Supervisors discuss future county board chamber options
By Heather Graves
BROWN COUNTY – Where the Brown County board will meet this month and in the future, remains unclear after supervisors considered the topic at their meeting last month.
The discussion was whether to allocate at least $400,000 to remodel and equip a proposed county board chambers/multi-purpose meeting room in the lower level of the Brown County Central Library.
Instead of voting on the item, supervisors voted unanimously to direct staff to gather information, including costs, regarding a return of regular monthly meetings to Green Bay City Hall – and held a vote on the possible funds allocation for 60 days.
“I just think we need more numbers so we have a better understanding,” District 12 Supervisor Dave Landwehr said.
The county board has met in the Green Bay city council chambers for decades.
However, when the COVID-19 pandemic hit and city hall shut down, that changed.
After meeting virtually for a couple of months, the board began meeting at various locations throughout the county, including the Resch Center, the Resch Expo and most recently the Radisson Hotel and Conference Center at the Oneida Casino, to allow for social distancing.
None of these, however, are an option as a permanent location for county chambers, which leaves the board in limbo.
With city hall reopening June 1, the board needs to decide whether to continue holding its meetings there or look for other options.
“Sooner or later we will have to figure out where your home is going to be,” said Chad Weininger, director of administration. “The mayor just notified us that the chambers will be open starting June 1, so that is an option, but we are out of contract with them so we would have to renegotiate.”
The original motion, brought forward by District 17 Supervisor John Van Dyck, came to the full board May 19 with a recommendation from the Administration Committee to direct corporation counsel to draft a resolution to set aside the $400,000 for the library project.
Van Dyck said he pulled the item for discussion to gauge interest before moving forward.
“Before doing so and potentially wasting corp counsel’s time, I thought it was important to pull this item this evening and have the conversation on whether this is something the board wants to do,” he said. “The reason I brought this up in the first place is there has been a fair amount of discussion regarding this option up to this point. There have been a number of meetings and hours expended by the staff of the library, as well as others. We’ve also spent some money with a consultant, and we’ve kind of reached a point where unless the board is willing to sort of put up the money to be able to do this, it doesn’t really make any sense to continue to expend money in an effort to move this forward.”
Van Dyck said after further research, when it’s all said and done, the county’s portion would be closer to $700,000-$800,000.
The proposed space in the downtown library is currently unused.
“When you come down the main staircase and get to the lower level, when you get to the bottom and the elevators are in front of you, there is a large room to the right, which is currently being used as basically a storage facility,” he said. “It is a room that I think is about twice as big in total as the city council chambers. So right now it is not being utilized.”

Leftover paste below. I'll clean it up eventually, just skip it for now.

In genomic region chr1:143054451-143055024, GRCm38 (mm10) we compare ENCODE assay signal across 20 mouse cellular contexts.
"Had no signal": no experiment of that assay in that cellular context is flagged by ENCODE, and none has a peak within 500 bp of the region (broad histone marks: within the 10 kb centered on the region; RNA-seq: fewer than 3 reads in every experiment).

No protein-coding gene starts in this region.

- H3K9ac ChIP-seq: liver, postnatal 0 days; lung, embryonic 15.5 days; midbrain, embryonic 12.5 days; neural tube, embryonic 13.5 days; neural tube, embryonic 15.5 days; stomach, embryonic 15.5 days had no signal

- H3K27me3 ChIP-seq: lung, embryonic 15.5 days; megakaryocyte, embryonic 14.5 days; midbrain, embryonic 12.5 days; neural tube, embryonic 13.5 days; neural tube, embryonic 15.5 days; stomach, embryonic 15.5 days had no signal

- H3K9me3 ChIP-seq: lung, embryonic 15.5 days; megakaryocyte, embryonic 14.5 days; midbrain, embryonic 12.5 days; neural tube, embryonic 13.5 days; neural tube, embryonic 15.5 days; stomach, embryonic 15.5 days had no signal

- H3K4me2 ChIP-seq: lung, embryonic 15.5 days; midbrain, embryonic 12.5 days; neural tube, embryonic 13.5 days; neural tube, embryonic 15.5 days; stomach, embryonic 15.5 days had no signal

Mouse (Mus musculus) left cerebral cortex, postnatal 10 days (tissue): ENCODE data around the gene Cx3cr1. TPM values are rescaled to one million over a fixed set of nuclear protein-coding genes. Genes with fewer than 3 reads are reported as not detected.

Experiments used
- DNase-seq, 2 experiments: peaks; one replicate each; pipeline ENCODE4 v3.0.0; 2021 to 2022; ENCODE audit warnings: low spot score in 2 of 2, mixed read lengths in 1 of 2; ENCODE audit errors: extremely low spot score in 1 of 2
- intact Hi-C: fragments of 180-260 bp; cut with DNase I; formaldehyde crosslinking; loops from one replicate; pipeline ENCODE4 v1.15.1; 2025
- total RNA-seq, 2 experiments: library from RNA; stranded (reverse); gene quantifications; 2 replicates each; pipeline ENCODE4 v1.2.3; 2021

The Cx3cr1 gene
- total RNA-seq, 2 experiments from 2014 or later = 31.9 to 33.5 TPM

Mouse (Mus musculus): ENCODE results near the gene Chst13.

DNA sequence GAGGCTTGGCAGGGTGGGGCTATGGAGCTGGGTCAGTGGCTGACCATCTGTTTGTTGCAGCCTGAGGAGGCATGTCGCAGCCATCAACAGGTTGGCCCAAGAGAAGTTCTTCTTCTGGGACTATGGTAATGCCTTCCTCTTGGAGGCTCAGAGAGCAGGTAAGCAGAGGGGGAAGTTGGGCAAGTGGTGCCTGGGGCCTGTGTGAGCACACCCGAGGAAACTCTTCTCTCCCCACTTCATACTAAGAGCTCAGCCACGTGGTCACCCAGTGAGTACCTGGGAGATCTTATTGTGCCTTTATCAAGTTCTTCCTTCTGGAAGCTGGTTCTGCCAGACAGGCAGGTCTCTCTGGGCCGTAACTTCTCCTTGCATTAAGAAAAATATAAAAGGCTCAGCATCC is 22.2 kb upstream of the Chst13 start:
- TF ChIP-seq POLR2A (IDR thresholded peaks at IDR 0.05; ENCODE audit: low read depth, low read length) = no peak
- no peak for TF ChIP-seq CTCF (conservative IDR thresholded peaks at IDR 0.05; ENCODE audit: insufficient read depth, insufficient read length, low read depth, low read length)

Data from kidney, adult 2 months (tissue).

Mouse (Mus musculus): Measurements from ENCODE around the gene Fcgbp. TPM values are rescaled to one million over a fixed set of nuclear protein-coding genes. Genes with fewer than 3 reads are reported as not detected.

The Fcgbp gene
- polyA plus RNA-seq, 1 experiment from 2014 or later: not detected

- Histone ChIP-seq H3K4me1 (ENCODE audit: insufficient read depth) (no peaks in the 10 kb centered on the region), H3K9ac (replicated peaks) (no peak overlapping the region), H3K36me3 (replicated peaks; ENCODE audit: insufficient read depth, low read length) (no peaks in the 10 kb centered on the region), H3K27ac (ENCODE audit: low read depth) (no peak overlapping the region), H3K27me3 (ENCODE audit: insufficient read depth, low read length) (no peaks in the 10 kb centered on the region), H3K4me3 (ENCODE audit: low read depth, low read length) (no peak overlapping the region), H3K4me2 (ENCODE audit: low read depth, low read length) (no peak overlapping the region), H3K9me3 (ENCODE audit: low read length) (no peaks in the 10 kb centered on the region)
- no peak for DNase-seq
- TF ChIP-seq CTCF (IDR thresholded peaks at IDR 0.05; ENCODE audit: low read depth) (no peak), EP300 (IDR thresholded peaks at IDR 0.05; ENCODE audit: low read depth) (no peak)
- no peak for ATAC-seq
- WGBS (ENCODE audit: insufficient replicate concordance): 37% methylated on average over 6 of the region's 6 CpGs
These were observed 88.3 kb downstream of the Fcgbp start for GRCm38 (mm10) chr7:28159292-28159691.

Van Dyck said it would be set up as a multi-purpose room allowing the library to rent it out when the board isn’t using it, which could have revenue potential for the county.
“The equipment wouldn’t be built in like it is in city council chambers, it would be portable,” he said. “So we would be able to set the computers up, take them down and then it could be used for business purposes.”
Some supervisors cited technological issues and scheduling conflicts as reasons to look outside the city council chambers for the county board’s permanent home.
“I mean, we’ve had problems in Green Bay my whole 12 years,” District 2 Supervisor Thomas DeWane said. “It was continuous, no matter how much we put it in. It seems like we are the only ones putting into it, yet we’re calling somebody month after month to try and get it fixed. It’s never really worked for us. Why not do it right? (The library) is not a short-term idea, it’s a long-term. We’ve been working on this for a long, long time. I think that is a lot better idea than trying to continue with the city.”
Others said the cart is being put before the horse.
“Because we do have chambers that we share with Green Bay, I think we need to talk to them about what their future plans are and how much it is going to be,” said District 25 Supervisor Thomas Lund. “I’m not against going ahead with this, but I think we should wait until we’ve done our due diligence with the city. We’ve been in those council chambers since I’ve been on the board, for 19 years. They’ve always served us pretty well until this pandemic. I think it is very convenient for people to go to city hall for meetings. They were always aware that the meetings were always there. We’ve never had too many problems. I just don’t think we don’t want to go and spend $400,000 when we don’t have to.”
Others agreed it shouldn’t be a rushed decision.
“This is a big investment,” District 24 Supervisor Richard Schadewald said. “But understand, we don’t even have any comparison yet. I would really advocate waiting. Let’s not rush. Personally, I like the city council chambers, you have windows, you can see out. This is going to be in a basement.”
Editor’s note: To read about the Brown County Crisis Center relocating to Gershwin Drive, CLICK HERE.